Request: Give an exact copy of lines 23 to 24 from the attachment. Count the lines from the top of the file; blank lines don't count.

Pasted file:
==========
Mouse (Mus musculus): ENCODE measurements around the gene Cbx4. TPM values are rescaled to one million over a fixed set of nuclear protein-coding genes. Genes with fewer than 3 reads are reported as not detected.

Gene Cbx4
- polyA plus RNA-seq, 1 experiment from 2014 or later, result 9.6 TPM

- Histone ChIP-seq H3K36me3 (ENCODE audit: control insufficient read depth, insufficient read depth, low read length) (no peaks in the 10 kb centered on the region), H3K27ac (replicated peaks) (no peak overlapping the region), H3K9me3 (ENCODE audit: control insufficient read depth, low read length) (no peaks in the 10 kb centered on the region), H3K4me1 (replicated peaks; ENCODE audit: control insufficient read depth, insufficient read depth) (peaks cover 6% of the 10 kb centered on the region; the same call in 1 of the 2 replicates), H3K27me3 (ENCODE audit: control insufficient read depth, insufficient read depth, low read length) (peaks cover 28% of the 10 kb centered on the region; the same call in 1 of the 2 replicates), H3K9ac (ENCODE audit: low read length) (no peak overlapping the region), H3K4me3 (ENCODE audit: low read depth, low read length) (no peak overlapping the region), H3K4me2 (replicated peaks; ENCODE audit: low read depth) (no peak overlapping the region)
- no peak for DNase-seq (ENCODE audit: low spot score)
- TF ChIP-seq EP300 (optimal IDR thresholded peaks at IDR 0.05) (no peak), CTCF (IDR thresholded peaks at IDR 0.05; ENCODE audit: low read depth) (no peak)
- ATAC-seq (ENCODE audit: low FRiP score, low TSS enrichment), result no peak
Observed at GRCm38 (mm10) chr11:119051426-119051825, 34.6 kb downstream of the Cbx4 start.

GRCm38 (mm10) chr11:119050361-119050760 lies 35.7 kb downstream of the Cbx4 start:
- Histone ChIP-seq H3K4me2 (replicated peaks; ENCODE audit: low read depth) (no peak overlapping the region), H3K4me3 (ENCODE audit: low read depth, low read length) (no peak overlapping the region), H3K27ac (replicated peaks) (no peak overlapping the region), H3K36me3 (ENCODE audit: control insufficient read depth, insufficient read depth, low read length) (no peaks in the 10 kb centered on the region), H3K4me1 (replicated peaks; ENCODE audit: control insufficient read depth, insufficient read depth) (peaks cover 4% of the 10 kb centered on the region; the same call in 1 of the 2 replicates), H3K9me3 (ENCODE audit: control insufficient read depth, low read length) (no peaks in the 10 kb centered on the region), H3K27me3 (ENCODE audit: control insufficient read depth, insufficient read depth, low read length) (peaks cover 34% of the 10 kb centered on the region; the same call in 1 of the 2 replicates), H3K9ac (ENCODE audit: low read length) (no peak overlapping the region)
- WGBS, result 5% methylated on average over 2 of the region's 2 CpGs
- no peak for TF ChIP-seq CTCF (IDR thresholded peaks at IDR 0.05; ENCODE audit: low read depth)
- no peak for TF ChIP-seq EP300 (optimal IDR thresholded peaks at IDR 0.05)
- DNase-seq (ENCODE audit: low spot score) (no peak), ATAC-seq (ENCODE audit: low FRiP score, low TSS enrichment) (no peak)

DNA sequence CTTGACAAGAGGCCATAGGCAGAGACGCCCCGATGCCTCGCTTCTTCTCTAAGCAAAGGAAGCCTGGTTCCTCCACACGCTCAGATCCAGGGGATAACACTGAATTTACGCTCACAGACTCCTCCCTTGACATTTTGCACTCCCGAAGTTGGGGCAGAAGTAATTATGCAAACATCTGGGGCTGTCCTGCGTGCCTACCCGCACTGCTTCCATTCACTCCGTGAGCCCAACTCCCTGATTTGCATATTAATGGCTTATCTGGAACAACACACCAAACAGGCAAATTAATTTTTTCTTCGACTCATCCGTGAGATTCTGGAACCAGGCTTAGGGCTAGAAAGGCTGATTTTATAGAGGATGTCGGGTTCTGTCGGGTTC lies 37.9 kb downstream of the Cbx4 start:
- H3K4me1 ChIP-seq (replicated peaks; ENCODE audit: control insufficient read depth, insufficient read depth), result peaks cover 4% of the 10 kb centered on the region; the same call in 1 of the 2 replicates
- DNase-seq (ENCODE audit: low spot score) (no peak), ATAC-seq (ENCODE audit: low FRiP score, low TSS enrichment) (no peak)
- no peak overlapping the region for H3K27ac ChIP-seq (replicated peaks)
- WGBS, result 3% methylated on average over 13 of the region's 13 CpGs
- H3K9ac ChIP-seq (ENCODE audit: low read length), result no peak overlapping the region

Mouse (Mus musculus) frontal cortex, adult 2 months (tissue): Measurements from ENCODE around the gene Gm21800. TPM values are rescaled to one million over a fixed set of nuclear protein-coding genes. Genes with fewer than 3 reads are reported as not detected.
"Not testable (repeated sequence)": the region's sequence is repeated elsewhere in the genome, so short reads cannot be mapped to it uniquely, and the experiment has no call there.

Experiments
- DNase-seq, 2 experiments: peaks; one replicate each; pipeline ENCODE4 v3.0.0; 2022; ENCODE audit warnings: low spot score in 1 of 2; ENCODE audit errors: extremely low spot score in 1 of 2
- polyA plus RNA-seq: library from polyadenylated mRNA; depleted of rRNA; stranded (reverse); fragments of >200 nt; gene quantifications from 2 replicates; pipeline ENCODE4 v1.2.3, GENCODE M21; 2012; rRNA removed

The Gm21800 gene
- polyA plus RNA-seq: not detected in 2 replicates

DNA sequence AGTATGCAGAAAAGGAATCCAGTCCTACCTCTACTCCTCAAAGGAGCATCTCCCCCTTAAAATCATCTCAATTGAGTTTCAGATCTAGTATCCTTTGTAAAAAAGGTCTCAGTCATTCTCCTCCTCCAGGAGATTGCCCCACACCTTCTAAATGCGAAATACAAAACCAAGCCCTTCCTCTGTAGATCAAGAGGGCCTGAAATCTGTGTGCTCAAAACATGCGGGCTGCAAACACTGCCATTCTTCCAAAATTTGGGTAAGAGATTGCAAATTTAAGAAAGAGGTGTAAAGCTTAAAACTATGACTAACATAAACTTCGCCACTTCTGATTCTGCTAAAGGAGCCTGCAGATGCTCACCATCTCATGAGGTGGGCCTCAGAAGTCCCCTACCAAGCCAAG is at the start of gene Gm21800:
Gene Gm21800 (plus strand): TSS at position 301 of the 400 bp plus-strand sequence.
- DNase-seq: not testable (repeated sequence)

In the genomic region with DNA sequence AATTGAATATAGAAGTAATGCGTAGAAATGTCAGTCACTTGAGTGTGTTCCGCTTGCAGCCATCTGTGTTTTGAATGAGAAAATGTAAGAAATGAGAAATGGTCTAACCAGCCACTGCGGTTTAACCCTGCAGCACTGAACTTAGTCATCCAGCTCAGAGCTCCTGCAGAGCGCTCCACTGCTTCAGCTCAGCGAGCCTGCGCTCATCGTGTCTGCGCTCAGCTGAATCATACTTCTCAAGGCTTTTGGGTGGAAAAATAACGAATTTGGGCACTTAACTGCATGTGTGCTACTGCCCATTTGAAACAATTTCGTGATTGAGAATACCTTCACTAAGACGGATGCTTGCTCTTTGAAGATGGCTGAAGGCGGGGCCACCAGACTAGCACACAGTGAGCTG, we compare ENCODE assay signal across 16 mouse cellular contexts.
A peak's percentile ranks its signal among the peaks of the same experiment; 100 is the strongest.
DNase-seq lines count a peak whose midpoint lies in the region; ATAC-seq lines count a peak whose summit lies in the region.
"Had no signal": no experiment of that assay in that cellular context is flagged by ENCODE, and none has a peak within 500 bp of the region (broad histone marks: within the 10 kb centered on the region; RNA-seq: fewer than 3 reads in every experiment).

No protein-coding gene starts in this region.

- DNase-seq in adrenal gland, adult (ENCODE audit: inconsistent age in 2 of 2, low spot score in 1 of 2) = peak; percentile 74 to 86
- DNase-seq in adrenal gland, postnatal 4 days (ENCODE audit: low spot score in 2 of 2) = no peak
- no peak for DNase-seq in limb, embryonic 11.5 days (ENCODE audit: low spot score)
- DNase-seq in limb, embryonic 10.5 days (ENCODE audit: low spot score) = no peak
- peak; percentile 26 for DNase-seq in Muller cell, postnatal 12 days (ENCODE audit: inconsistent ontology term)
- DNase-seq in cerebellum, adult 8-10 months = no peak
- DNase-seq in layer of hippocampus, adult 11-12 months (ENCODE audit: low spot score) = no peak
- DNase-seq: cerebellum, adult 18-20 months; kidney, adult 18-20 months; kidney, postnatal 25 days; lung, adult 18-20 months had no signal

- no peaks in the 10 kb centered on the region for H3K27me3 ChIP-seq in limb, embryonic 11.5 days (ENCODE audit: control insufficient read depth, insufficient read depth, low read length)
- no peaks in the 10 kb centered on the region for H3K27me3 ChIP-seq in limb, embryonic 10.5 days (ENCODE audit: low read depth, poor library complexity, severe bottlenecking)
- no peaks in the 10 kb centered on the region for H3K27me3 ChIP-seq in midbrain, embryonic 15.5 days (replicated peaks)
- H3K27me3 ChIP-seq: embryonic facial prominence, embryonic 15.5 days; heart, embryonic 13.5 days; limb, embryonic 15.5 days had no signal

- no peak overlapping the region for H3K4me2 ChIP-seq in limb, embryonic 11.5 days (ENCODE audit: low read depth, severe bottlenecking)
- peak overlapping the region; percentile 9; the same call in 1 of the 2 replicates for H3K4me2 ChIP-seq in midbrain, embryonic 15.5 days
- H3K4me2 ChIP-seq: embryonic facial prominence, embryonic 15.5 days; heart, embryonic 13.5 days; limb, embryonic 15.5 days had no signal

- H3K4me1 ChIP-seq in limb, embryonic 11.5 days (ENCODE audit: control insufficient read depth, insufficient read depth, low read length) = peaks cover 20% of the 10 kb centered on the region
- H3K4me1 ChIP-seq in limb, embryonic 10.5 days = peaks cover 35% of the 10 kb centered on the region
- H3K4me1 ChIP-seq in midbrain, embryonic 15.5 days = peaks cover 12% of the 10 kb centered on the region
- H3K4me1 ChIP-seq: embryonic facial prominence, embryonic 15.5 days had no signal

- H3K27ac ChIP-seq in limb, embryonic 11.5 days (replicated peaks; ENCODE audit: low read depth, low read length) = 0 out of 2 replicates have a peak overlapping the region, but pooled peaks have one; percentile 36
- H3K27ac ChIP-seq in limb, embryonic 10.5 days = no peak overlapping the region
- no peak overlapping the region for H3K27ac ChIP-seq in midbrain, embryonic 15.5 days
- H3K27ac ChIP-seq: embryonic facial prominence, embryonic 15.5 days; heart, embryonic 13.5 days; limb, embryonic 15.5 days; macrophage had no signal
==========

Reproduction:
Experiments
- DNase-seq, 2 experiments: peaks; one replicate each; pipeline ENCODE4 v3.0.0; 2022; ENCODE audit warnings: low spot score in 1 of 2; ENCODE audit errors: extremely low spot score in 1 of 2